I sighed and gazed out the window again. I knew that she was right. Change would not come on its own, and as his father, it was up to me to do something about it. Firmly concentrating on the feeling of holding my wife in my arms, I repressed the thought that wanted to surface. Before I could let myself think of the solution to Edward's problem, I had to get to where he could not hear it.

"I'm thirsty."

"The peccary are gone."

My eyes widened. "Gone?"

She nodded. "I'm quite certain he killed the last one a week ago. I've been scouring the island, but I haven't found a single scent trail."

"Well, that settles it. We will just have to go to the mainland. I could use a good panther, anyway." Coming to a decision, I strode out of the house and confronted my son.

"Edward," I began.

"Don't worry about me, Carlisle," he said before I could offer. "I'll be here when you get back."

"You need to hunt, too," I insisted.

His eyes remained closed as he shook his head, just slightly.

So stubborn, I thought, knowing he could hear me.

I was pleased to see one corner of his mouth twitch in acknowledgement.

"We do not need to go anywhere near the humans."

"Next time, maybe. Or, you could bring something back for me."

"No," I said, firmly. Once we go down that path, there may be no returning from the precedent that would set.

He shrugged, unconcerned.

"Fine," I agreed, trying to hide my pleasure at his refusal. "But next time, I will insist on it."

He lifted a shoulder again.

Only once Esme and I were miles away from the island did I allow the idea that had been pestering me to come forth. Edward needed to heal, and I was not just his father and a doctor, I was the son of a priest. It was my job to see to it that he recovered from his sins, and I could only think of one way to do it. I had to speak to Edward's soul. I had to touch him in the only place where I knew that he could be reached. I had to give him a gift, the same gift which God had given to His children to bring us closer to Himself.

Meeting my wife's eyes, I grinned at her, aware that it was the first time in years that the expression had truly crossed my face. Unable to help herself, she laughed in response.

"What is it, Carlisle?"

I shook my head, enjoying having a surprise to share. "You will see."

Esme turned from me to grip the rail on the small watercraft which I was steering toward the city. I took pleasure in watching my mate's hair blowing away from her face, and was pleased that the sun was shining, so that I might see her skin glistening. I loved how her beauty shone from within her. The sun, like me, seemed to worship her, and would gather itself about her, turning her into an otherworldly beauty. It didn't matter to me that the light came from an external source; her rainbow radiance came directly from her gentle soul. When she stood in the sunlight, I could feel each place where the sun's rays reflected off of her skin and onto mine.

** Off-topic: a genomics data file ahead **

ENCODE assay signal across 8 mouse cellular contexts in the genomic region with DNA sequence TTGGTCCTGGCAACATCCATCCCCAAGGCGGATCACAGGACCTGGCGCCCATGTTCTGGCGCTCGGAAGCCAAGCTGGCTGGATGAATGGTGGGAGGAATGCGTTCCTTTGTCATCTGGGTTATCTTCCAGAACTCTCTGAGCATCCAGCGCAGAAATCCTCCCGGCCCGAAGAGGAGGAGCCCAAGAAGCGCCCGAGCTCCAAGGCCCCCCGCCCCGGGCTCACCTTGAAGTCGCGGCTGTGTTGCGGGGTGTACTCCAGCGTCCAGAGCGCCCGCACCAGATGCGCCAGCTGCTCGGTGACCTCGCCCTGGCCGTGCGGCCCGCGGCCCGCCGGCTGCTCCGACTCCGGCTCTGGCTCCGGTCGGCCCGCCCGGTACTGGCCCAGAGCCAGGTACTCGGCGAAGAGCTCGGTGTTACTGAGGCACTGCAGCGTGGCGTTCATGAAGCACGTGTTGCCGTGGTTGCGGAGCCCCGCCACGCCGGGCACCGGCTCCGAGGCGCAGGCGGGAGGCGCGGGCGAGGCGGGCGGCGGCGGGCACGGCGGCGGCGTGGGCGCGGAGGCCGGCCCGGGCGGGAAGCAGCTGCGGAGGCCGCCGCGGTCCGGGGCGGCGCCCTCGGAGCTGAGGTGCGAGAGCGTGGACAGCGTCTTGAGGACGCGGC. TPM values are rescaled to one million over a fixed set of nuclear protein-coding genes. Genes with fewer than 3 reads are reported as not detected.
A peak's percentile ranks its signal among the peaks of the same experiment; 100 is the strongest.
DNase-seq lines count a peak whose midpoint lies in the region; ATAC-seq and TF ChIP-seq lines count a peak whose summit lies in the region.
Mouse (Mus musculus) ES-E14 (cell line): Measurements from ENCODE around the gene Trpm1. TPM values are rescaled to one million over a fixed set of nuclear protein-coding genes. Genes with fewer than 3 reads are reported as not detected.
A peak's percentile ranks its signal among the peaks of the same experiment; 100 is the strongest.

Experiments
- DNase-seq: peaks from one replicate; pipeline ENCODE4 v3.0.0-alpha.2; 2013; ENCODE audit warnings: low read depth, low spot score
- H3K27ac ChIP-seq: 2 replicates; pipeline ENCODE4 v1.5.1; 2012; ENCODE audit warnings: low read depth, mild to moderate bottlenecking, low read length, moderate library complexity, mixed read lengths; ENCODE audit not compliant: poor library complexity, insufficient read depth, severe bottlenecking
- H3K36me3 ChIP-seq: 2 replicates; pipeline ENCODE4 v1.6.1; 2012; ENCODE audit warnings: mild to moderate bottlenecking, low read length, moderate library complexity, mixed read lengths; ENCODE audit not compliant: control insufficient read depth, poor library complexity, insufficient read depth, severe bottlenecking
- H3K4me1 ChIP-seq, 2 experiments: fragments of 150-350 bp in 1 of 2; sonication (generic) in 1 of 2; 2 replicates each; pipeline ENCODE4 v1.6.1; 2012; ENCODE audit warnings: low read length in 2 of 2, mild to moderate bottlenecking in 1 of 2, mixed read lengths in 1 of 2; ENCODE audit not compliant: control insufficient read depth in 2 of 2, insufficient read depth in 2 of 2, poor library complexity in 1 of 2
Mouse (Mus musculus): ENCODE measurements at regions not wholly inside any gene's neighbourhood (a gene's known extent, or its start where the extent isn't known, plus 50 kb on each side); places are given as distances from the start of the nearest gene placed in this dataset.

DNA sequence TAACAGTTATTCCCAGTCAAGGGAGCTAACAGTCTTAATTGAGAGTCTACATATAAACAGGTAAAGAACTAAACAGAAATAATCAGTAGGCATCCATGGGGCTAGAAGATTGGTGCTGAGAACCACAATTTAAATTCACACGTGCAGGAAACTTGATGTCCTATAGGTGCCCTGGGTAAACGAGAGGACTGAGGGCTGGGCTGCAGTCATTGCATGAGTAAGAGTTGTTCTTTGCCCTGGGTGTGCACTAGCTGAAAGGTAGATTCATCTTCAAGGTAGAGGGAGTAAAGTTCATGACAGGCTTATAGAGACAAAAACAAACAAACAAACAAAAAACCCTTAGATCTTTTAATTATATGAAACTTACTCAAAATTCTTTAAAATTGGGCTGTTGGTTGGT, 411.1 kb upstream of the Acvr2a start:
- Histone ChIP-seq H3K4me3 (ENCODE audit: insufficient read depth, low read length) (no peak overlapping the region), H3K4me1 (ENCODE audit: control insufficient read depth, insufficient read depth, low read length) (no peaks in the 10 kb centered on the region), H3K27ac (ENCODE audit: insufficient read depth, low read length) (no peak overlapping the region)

Lifting my face to the sky, I sent a silent prayer of thanks for being granted, not only such an amazing creature as my wife and mate, but for being given my son, once again. I added a plea that he be forgiven, and that he be allowed to forgive himself.

It was just past twilight when I steered the dinghy into place against the dock. Leaping lightly from the small craft after I secured the sails, Esme took my hand firmly in hers as we made our way toward the jungle that surrounded the city. We hunted quickly, finding the panther which I had been craving and taking the tapir it had been hunting for myself, as well. Watching in amusement, I saw my gentle wife take the life of a huge marsh deer, just as it was settling itself down for the night.

Stated, we returned to the city and I strode straight into the market district, hoping that the store owners had not decided to close early. It had been far too sunny lately for us to venture into the city during the day. To my relief, the lights were still on and the door was propped open to invite in the cooling breeze. I could not hold back my smug grin at the sound of Esme's gasp when she realized where I was headed.

Once my purchases were made, I could hardly restrain myself to human speed as we returned to our boat.

"Do you really think it will work, Carlisle?" Esme turned her worried eyes upon me as the boat cut through the light waves.

"I can only hope."

She gnawed on her lip, looking back in the direction of the island where we had left our son.

"Do not let him see," I cautioned her.

"I won't," she assured me, and I saw a line form between her eyes. The crease showed how hard she was concentrating on not thinking of what was on both of our minds.

I laughed aloud, enjoying the challenge my talented son brought to our lives.

"What?" She cocked her head at me, curiously.

"Do not think of the elephant's left knee."

She giggled. "Hmm, but elephants have such lovely knees. Especially their left ones."

Pulling the dinghy back up to our dock, I grabbed the packages, concentrating firmly on the image of new clothes, and sprinted back to the beach house. Only once inside, did I call for him.


I saw his head tilt slightly in my direction, but he didn't leave the beach.

Edward Cullen. Please, come here.